Bee and Paige in Nepal in 2018
Bee Rogers, 15
The Parker Rogers (Jim, Bee, Hilton and Paige)

Paige and Bee's Summit for Change - Tanzania

Hi. I’m Bee Rogers, a 15-year-old American who was born/lives in Singapore, and I attend Nanyang Girls’ High School.

On 7 June, along with my mother Paige Parker, I will climb Tanzania’s Mount Kilimanjaro, the world’s 4th highest peak.

This will be my mother’s 4th climb of Kili – the mountain obviously resonates with her! Mom first climbed Africa’s tallest mountain with my father Jim Rogers when they were driving around the world, in the year 2000; then Mom did it alone a decade later, and when my older sister Hilton was 15, in 2018, she climbed Kili with Mom too. This adventure has been a given, a rite of passage for each of us, since we were young.

Since I shall do this incredible trek, I thought Mom and I should try to raise funds to benefit Tanzania in the process. I’ve heard my mother talk about witnessing women walking countless kilometers to fetch water: she writes of this in her memoir – “Don’t Call Me Mrs. Rogers” which details the epic circumnavigation she and my father did, traveling to 116 countries, over three years – covering 37 countries in Africa – and ultimately gaining a Guinness World Record for each of them.

Today, in Tanzania, many people, especially those in rural areas, still lack access to clean water. This increases the risk of waterborne diseases that can be fatal. Many schools in Tanzania lack basic facilities such as clean water, which makes it difficult for students to concentrate and learn.

My goal is to raise donations to buy water filters for schools along the rural areas of the Serengeti – giving more students access to safe, clean drinking water, which will help improve their lives and reduce absenteeism due to illness.

Mount Kilimanjaro is among Tanzania's biggest tourist attractions, and climbing it will be a once-in-a-lifetime feat for me. After the climb, Mom and I will visit the Serengeti together; raising money for water filters for schools in this remote area will allow us – and you – to contribute to the region’s development and leave a positive impact on a few communities and schools I hope.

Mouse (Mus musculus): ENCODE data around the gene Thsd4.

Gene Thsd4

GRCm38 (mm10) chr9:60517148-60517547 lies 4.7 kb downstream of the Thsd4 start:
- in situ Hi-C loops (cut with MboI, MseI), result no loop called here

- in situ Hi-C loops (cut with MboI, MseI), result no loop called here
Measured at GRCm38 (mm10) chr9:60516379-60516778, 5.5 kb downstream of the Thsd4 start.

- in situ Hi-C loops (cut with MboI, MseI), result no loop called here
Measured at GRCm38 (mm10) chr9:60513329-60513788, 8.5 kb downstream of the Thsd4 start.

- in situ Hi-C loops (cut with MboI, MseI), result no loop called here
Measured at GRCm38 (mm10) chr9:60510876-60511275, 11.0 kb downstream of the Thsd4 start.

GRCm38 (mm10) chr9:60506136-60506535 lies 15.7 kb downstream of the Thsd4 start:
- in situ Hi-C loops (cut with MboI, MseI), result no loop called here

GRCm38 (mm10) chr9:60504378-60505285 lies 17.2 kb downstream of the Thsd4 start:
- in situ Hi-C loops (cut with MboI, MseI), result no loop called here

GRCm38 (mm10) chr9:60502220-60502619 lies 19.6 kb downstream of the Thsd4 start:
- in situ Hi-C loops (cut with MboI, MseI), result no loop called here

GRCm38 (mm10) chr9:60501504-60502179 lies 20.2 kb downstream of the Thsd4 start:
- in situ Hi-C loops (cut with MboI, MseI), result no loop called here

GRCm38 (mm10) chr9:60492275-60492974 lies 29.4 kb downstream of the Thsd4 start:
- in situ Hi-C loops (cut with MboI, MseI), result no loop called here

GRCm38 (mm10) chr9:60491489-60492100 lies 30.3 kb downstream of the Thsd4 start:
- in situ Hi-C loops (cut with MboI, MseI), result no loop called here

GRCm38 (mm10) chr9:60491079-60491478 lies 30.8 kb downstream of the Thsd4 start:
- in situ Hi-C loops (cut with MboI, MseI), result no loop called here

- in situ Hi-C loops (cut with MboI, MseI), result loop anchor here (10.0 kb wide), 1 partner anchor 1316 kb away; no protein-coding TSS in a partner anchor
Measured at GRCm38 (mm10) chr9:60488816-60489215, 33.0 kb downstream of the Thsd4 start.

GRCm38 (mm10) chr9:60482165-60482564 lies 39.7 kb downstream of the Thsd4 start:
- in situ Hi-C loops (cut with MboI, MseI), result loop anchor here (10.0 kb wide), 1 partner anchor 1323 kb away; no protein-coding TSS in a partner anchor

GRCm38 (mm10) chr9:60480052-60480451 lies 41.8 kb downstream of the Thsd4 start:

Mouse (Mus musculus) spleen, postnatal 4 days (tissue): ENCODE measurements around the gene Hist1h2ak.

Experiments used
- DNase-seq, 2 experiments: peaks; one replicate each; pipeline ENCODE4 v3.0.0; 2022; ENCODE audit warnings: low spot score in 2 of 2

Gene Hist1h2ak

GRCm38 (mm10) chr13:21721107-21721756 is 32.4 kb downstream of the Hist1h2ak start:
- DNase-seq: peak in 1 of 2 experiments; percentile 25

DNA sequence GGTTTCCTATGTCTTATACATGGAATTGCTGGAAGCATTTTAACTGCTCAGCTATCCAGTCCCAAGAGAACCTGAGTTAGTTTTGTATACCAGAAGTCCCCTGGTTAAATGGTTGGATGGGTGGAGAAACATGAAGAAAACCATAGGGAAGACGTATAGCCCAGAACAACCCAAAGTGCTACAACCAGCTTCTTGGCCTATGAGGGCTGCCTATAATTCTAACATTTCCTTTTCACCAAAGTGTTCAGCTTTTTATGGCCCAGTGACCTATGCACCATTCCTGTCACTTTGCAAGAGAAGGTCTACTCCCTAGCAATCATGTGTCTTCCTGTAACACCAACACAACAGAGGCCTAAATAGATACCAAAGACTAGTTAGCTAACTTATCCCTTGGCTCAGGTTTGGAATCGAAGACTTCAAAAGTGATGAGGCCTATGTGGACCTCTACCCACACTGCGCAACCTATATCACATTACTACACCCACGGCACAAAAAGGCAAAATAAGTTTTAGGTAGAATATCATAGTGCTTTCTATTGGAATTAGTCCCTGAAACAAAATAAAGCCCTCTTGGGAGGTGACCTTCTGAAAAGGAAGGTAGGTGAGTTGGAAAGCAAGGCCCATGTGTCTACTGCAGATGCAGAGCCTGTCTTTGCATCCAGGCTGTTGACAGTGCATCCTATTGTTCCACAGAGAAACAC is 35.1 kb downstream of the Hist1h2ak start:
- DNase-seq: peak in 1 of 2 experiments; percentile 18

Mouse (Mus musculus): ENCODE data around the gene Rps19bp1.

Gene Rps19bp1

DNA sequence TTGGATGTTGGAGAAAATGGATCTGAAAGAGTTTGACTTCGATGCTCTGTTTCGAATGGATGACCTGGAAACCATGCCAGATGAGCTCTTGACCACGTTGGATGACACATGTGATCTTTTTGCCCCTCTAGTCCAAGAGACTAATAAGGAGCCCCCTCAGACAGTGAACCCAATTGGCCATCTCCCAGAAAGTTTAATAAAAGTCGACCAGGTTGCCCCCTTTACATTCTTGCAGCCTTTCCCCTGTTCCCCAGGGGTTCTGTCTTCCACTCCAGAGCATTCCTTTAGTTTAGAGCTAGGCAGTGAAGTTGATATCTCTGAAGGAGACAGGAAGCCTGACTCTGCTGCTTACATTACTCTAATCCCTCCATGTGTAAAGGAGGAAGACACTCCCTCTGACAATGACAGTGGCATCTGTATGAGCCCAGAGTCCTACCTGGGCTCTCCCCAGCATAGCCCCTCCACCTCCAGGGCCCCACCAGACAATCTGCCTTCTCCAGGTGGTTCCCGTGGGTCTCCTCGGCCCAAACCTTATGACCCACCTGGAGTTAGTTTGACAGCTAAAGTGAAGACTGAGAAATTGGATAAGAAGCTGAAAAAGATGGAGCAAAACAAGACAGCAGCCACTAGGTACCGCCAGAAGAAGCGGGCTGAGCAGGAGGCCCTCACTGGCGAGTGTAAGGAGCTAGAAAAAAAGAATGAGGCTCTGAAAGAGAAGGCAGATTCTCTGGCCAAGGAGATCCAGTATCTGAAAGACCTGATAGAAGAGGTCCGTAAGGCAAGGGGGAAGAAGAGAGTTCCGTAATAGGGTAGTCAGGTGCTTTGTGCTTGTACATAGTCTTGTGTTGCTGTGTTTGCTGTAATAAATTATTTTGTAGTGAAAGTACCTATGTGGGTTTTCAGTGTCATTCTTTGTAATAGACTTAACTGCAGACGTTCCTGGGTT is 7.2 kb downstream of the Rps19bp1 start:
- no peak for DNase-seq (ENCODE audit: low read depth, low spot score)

ALL of the money (100 percent of all funds) raised will be used to purchase water filters that will change the lives of children, especially girls who endure the brunt of the fetching and cleaning of the water.

Please give generously as we, my mom and I, aim to summit Kili, for ourselves and also to bring clean water to schools near the Serengeti.

Bee Rogers

How you can help

Because of LifeStraw and AKP's commitment to cover all administrative overhead, all donations go directly to the project. Each child receives clean water for a whole school year for less than US$1 a day.

US$450 provides:

1 LifeStraw Community
100 schoolchildren safe water for 
5 years, including education, training and maintenance

US$2,250 provides:

5 LifeStraw Communities
1 school
500 schoolchildren safe water for 
5 years, including education, training and maintenance

US$11,250 provides:

25 LifeStraw Communities
1 region of schools
2,500 schoolchildren safe water for 
5 years, including education, training and maintenance

All schools supported by this program border the Serengeti National Park and support communities living on the edge of wilderness. 


AKP is giving opportunities to an underserved population

Based on the success achieved in other parts of the world, AKP has expanded the Safe Water for Schools Initiative to Tanzania – delivering LifeStraw® filters to schools in Arusha, Tarangire and Ngorongoro.

The Safe Water for Schools Initiative to Tanzania program brings the LifeStraw community filter, a high-volume water purifier designed to deliver safe drinking water, to communities in Tanzania. The filter’s hollow fiber purification technology converts contaminated water into safe drinking water by removing a minimum of 99.99% of bacteria, 99.99% of viruses and 99.99% of protozoan parasites. It prevents waterborne diseases common in Africa, such as diarrhea, typhoid, cholera, worms, and cryptosporidiosis.



Watch the video below to learn more about our Safe Water for Schools Initiative in Kenya.